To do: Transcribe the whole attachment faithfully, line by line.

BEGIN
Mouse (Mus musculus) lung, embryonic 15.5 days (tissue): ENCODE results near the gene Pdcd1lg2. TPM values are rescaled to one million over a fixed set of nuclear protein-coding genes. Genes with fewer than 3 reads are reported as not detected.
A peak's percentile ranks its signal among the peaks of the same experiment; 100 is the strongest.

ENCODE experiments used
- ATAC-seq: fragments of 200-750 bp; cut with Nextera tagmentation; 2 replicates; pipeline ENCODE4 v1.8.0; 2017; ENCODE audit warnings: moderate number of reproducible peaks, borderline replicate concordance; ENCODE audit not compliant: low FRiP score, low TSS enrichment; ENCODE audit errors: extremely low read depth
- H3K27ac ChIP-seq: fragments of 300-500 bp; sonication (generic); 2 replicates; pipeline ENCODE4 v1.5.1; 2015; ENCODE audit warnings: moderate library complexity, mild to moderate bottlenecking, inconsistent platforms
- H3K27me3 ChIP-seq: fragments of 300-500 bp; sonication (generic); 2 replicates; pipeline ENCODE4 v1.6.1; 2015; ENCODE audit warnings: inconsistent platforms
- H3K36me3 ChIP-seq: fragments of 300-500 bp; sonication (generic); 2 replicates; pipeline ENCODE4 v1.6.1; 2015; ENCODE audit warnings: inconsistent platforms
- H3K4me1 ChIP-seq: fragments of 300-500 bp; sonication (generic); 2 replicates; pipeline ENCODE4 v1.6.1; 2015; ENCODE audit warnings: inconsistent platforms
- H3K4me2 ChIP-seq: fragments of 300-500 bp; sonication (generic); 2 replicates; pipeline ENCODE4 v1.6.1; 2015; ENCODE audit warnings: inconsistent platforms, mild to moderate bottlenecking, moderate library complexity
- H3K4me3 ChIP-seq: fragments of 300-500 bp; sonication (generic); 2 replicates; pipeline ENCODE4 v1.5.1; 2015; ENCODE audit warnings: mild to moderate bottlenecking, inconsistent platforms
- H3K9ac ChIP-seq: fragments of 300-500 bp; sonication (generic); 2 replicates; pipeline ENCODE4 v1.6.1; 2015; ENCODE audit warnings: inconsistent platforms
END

Mouse (Mus musculus) lung, embryonic 15.5 days (tissue): ENCODE results near the gene Pdcd1lg2. TPM values are rescaled to one million over a fixed set of nuclear protein-coding genes. Genes with fewer than 3 reads are reported as not detected.
A peak's percentile ranks its signal among the peaks of the same experiment; 100 is the strongest.

ENCODE experiments used
- ATAC-seq: fragments of 200-750 bp; cut with Nextera tagmentation; 2 replicates; pipeline ENCODE4 v1.8.0; 2017; ENCODE audit warnings: moderate number of reproducible peaks, borderline replicate concordance; ENCODE audit not compliant: low FRiP score, low TSS enrichment; ENCODE audit errors: extremely low read depth
- H3K27ac ChIP-seq: fragments of 300-500 bp; sonication (generic); 2 replicates; pipeline ENCODE4 v1.5.1; 2015; ENCODE audit warnings: moderate library complexity, mild to moderate bottlenecking, inconsistent platforms
- H3K27me3 ChIP-seq: fragments of 300-500 bp; sonication (generic); 2 replicates; pipeline ENCODE4 v1.6.1; 2015; ENCODE audit warnings: inconsistent platforms
- H3K36me3 ChIP-seq: fragments of 300-500 bp; sonication (generic); 2 replicates; pipeline ENCODE4 v1.6.1; 2015; ENCODE audit warnings: inconsistent platforms
- H3K4me1 ChIP-seq: fragments of 300-500 bp; sonication (generic); 2 replicates; pipeline ENCODE4 v1.6.1; 2015; ENCODE audit warnings: inconsistent platforms
- H3K4me2 ChIP-seq: fragments of 300-500 bp; sonication (generic); 2 replicates; pipeline ENCODE4 v1.6.1; 2015; ENCODE audit warnings: inconsistent platforms, mild to moderate bottlenecking, moderate library complexity
- H3K4me3 ChIP-seq: fragments of 300-500 bp; sonication (generic); 2 replicates; pipeline ENCODE4 v1.5.1; 2015; ENCODE audit warnings: mild to moderate bottlenecking, inconsistent platforms
- H3K9ac ChIP-seq: fragments of 300-500 bp; sonication (generic); 2 replicates; pipeline ENCODE4 v1.6.1; 2015; ENCODE audit warnings: inconsistent platforms